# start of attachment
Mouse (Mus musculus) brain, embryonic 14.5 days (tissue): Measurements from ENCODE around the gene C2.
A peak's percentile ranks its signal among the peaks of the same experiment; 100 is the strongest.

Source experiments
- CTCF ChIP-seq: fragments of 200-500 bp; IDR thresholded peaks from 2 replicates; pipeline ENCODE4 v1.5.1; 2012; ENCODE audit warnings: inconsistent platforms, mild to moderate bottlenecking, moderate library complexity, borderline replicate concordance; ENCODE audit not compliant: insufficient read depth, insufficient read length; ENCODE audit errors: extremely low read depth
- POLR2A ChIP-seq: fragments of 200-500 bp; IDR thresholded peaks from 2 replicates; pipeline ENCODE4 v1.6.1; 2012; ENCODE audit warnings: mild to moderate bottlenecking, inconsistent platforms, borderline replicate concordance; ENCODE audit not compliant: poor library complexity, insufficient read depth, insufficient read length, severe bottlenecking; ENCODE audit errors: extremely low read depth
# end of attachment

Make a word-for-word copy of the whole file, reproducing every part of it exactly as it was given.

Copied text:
Mouse (Mus musculus) brain, embryonic 14.5 days (tissue): Measurements from ENCODE around the gene C2.
A peak's percentile ranks its signal among the peaks of the same experiment; 100 is the strongest.

Source experiments
- CTCF ChIP-seq: fragments of 200-500 bp; IDR thresholded peaks from 2 replicates; pipeline ENCODE4 v1.5.1; 2012; ENCODE audit warnings: inconsistent platforms, mild to moderate bottlenecking, moderate library complexity, borderline replicate concordance; ENCODE audit not compliant: insufficient read depth, insufficient read length; ENCODE audit errors: extremely low read depth
- POLR2A ChIP-seq: fragments of 200-500 bp; IDR thresholded peaks from 2 replicates; pipeline ENCODE4 v1.6.1; 2012; ENCODE audit warnings: mild to moderate bottlenecking, inconsistent platforms, borderline replicate concordance; ENCODE audit not compliant: poor library complexity, insufficient read depth, insufficient read length, severe bottlenecking; ENCODE audit errors: extremely low read depth